As I’m sitting here on this 17th day of August, reminiscing about Kenya, I can’t help but write about bush-shrikes. Bush-shrikes are in the family Malaconotidae, and are endemic to sub-saharan Africa. They are part of a large radiation of African and Malagasy core corvoids, being closely related to the Vangas (Family: Vangidae) of Madagascar and the Helmet-shrikes (Family: Prionopidae) and Batises and Wattle-eyes (Family: Platysteiridae). As a group, this radiation is part of the core corvoids, and is sister to an Australian radiation of birds including the Wood Swallows (Family: Artamidae) and the Currowongs (Family: Cracticidae) (see tree below). The Core Corvoid radiation also includes more familiar families such as Laniidae (shrikes), Corvidae (jays and crows), Paradisaeidae (birds-of-paradise), Dicruridae (drongos), and Monarchidae (monarch flycatchers) (Jønsson & Fjeldså 2006; Barker et al. 2004; Fuchs et al. 2004)
Anyway, now for some fun, random anecdotes about this awesome family… While in Kenya earlier this month, I was lucky enough to see eight species of these awesome birds: 2 species of Tchagra, 2 species of Boubou (Laniarius), two species of Malaconotus, in addition to Rosy-patched Bush-shrike (Rhodophoneus cruentus) and Brubru (Nilaus afer). I was able to study Sulphur-breasted Bush-shrike (Malaconotus sulfureopectus), Brown-crowned Tchagra (Tchagra australis), Slate-colored Boubou (Laniarius funebris), and Rosy-patched Bush-shrike for some time, and was astonished at how different they were from each other, especially in song diversity. This isn’t to say I didn’t see similarities between the species… morphologically they are relatively similar, but ecologically, there seems to be a broad range of differences. The Slate-colored Boubou would just walk all around camp, perch atop dead branches, scold passers by, and were very brazen in general. At the complete opposite end of that spectrum, the tchagras I watched were very secretive and skulky, scurrying along the ground, managing to sneak into holes in bushes and under tree roots that I didn’t think were even there.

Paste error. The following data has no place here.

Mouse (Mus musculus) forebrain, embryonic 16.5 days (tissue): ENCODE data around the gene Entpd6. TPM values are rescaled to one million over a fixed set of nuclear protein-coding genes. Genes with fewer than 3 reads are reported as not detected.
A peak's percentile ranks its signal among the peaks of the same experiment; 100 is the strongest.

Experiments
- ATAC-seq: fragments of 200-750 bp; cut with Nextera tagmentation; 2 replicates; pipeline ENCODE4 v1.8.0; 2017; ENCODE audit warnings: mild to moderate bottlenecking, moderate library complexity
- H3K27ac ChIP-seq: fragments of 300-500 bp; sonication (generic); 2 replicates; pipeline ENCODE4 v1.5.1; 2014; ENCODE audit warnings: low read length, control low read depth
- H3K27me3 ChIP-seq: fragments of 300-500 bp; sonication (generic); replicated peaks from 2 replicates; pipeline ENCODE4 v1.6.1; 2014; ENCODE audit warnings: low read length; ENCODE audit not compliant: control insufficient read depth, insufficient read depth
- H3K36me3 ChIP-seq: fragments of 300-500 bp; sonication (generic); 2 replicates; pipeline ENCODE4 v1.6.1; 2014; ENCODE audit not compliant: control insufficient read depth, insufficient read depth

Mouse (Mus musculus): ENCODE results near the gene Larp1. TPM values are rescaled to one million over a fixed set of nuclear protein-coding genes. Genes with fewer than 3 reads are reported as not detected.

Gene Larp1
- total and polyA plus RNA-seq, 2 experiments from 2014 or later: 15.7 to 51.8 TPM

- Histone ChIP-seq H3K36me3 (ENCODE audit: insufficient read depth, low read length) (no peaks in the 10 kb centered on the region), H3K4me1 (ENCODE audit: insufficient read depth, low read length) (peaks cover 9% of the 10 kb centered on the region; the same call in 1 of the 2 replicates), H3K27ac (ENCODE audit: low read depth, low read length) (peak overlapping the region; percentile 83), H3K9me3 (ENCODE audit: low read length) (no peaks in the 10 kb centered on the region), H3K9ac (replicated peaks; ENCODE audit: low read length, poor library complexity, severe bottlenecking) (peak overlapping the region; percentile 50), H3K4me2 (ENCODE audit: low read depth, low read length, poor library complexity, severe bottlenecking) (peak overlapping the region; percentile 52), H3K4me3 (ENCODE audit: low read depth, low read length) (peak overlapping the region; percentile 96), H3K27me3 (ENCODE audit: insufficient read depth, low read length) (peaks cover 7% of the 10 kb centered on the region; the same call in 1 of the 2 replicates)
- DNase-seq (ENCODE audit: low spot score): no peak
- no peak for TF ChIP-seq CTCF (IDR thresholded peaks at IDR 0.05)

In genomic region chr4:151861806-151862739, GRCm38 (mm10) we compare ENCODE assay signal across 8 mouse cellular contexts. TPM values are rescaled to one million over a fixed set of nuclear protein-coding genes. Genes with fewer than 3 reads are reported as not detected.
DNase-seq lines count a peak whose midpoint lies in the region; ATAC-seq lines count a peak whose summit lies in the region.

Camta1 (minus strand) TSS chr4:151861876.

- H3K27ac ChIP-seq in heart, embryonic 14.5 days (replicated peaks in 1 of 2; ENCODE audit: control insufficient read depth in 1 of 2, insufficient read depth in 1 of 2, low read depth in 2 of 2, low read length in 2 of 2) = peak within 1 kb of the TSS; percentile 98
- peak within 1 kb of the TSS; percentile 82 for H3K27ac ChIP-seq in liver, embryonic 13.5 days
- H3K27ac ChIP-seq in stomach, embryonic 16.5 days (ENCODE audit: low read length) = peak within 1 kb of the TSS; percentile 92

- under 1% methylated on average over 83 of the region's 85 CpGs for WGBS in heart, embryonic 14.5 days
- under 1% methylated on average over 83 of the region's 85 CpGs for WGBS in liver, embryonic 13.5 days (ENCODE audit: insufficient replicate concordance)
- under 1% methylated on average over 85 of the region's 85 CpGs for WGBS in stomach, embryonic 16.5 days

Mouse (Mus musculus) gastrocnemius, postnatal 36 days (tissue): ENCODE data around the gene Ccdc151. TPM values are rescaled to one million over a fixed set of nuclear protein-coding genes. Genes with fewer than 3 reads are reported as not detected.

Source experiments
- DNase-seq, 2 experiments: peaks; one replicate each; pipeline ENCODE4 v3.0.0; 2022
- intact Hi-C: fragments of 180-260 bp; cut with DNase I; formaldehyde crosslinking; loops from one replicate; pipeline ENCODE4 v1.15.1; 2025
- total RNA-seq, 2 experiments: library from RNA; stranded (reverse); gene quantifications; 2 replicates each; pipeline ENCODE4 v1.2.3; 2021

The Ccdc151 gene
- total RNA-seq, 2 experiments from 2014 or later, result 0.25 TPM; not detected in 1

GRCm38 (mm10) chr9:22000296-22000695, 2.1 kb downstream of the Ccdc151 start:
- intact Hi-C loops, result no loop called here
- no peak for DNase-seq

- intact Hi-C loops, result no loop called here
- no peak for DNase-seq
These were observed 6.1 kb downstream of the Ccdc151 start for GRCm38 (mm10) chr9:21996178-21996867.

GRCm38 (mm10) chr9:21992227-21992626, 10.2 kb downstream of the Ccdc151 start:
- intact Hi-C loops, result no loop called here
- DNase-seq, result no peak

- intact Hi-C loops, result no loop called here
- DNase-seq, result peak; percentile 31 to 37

Rosy-patched Bush-shrike (Rhodophoneus cruentus) (Source)
Brown-crowned Tchagra (Tchagra australis) (Source)
In addition to that, there was a great diversity in the songs of the species. While both Sulphur-breasted Bush-shrike and the Rosy-patched Bush-shrike sang relatively similar, simple whistles, the Rosy-patched Bush-shrike would duet with its mate (sometimes while the two were in the same tree, but more often when its mate was far off). One could stand in the acacia scrubland, watching a Rhodophoneus singing, and in the distance, hear its mate responding. Aside from this, while these two species had relatively simple whistled vocalizations, the Slate-colored Boubous that were abundant around camp had a wide range of complex vocalizations. It actually took me quite a long time to realize that much of the bird song I was hearing around camp was all from the boubous.
Due to the relatively secretive nature of the Malaconotids I saw, I have but one decent picture to share with you of a bold Slate-colored Boubou that was literally foraging at my feet under our mess tent.
Barker, F.K., A. Cibois, P. Schikler, J. Feinstein, and J. Cracraft. 2004. Phylogeny and diversification of the largest avian radiation. PNAS. vol 101:30: 11040-11045
Fuchs, J., R.C.K. Bowie, J. Fjeldså, and E. Pasquet. 2004. Phylogenetic relationships of the African bush-shrikes and helmet-shrikes (Passeriformes: Malaconotidae). Molecular Phylogenetics and Evolution. 33: 428-439
Jønsson, K.A., and J. Fjeldså. 2006. A phylogenetic supertree of oscine passerine birds. Zoologica Scripta 35: 149-186.